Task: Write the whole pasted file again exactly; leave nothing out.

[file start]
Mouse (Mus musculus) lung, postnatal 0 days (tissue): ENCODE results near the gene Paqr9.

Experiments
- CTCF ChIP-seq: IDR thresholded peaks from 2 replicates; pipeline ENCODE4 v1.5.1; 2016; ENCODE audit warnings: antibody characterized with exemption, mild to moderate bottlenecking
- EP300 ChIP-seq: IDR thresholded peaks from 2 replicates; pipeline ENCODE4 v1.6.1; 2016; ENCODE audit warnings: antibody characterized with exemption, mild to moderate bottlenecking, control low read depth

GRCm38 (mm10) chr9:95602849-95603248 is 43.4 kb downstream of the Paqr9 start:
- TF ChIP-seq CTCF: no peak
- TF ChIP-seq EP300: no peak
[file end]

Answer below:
Mouse (Mus musculus) lung, postnatal 0 days (tissue): ENCODE results near the gene Paqr9.

Experiments
- CTCF ChIP-seq: IDR thresholded peaks from 2 replicates; pipeline ENCODE4 v1.5.1; 2016; ENCODE audit warnings: antibody characterized with exemption, mild to moderate bottlenecking
- EP300 ChIP-seq: IDR thresholded peaks from 2 replicates; pipeline ENCODE4 v1.6.1; 2016; ENCODE audit warnings: antibody characterized with exemption, mild to moderate bottlenecking, control low read depth

GRCm38 (mm10) chr9:95602849-95603248 is 43.4 kb downstream of the Paqr9 start:
- TF ChIP-seq CTCF: no peak
- TF ChIP-seq EP300: no peak